DuckDuckGo CEO Gabriel Weinberg has expanded on the company's recent research into Google's search practices, alleging that results from the search giant put signed-out users into 'filter bubbles' categories based on their location, Business Insider reports. Speaking with the source following Google CEO Sundar Pichai's appearance before a House Judiciary Committee this week, the executive claims that not only do Google's search results show bias but that the bias is inadvertently political because it's location-based. Centering his examples on searches for the term 'gun control', Mr. Weinberg explains that users in some zip codes will see results pertaining to the NRA while other zip codes don't. The CEO went on to say that may not even be specific zip codes that cause the discrepancy but that the bias does appear to be location based to some degree. Google is, Mr. Weinberg suggests, filtering content for users in a biased fashion without even realizing it.
Background: The new remarks from Mr. Weinberg follow from and are based in a study conducted by the Google competitor earlier this month. That study painted a picture of Google's search algorithms as being untrustworthy since results still showed signs of personalization even after a given user was signed out. Based on the executive's more recent remarks, that may be the result of biases based on location, time of day, and similar factors. The algorithms also generally tend to surface material based on popularity, cultural relevance, and other more abstract concepts but DuckDuckGo says that the personalizations go further than that. Deliberate or not, the company seems to be fine-tuning which results a user is likely to see in a way that effectively boxes users in -- creating an echo chamber of sorts based on relatively trivial aspects of their lives. The differences resulting from various searches with controls for those aspects in place are "vast," Mr. Weinberg says.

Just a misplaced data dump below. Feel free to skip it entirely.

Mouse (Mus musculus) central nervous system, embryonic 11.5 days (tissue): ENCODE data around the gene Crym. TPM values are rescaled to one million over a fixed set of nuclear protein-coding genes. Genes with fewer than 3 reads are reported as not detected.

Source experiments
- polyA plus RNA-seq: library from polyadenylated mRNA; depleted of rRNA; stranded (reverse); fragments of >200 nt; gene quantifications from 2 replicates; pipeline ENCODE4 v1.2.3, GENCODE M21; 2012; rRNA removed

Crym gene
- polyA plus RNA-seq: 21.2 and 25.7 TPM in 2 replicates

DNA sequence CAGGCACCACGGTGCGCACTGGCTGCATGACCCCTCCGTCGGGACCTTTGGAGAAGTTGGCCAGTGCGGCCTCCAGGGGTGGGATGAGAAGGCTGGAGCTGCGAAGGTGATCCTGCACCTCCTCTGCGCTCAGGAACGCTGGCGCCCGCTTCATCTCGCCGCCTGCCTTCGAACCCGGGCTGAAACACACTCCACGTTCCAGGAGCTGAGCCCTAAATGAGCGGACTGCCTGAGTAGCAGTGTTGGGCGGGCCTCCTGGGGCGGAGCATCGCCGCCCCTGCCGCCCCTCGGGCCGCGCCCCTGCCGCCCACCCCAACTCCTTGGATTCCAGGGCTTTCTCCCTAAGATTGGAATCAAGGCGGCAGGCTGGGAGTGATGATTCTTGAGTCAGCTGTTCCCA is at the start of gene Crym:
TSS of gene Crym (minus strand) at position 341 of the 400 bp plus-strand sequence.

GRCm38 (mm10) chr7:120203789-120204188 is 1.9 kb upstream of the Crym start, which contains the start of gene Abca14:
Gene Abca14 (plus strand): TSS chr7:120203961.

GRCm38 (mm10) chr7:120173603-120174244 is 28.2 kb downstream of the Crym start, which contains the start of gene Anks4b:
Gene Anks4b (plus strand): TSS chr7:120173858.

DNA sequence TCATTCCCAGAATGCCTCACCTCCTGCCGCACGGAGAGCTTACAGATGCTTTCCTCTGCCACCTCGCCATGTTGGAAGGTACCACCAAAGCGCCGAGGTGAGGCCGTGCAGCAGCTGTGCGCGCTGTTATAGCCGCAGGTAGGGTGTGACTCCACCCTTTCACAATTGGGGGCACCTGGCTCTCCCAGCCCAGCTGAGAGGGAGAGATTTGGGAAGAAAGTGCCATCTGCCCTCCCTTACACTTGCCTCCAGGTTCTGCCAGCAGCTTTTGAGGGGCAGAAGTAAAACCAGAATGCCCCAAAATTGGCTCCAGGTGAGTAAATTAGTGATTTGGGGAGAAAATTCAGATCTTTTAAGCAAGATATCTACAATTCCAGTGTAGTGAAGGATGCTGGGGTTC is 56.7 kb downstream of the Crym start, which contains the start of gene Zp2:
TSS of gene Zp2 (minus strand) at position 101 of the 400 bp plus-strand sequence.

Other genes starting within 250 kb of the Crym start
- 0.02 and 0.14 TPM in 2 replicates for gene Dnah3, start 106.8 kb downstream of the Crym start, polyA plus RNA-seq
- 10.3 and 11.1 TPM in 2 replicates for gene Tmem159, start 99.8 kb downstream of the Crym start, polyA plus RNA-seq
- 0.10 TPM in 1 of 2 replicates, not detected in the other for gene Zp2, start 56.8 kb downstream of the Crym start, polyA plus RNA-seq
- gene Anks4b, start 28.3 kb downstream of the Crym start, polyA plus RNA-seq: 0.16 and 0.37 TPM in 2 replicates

For Google's part, the search giant has claimed that the study's methods are flawed, leading to completely flawed conclusions. Rather than being objective, the company remarks, the study is based on the assumption that all differences are based on some form of personalization. Google refers to the time of day and location where the search is performed as examples of factors that DuckDuckGo has failed to control effectively. The latter company provider has argued that the differences in search results based on those were not slight and with hopes that others will perform further studies into the matter. In the meantime, issues of bias in search aren't necessarily new and Google has recently been forced to go into at least somewhat more detail about how its algorithms work, via the abovementioned House Judiciary Committee hearing. Among other issues discussed at the hearing, the company was faced with questions about political bias but mostly responded that the examples provided as evidence of bias were not, in fact, instances of bias. Instead, Mr. Pichai explained that results are basically what Google's algorithms determine the user 'expects' to see.
Impact: Whether or not there is an inherent bias in results to a Google query is a topic that will likely require more studies to determine with certainty but it doesn't appear to be deliberate in any case. As pointed out by Mr. Weinberg, the "biased" results appear to be formed via a purely algorithmic happenstance. That hasn't stopped and realistically shouldn't halt efforts by the privacy-focused search competitor to shine a light on probable issues with Google's search results. The recent controversies faced by the Alphabet Inc subsidiary and studies calling out some of its practices could ultimately force the company to prioritize looking into the matter internally, at a minimum.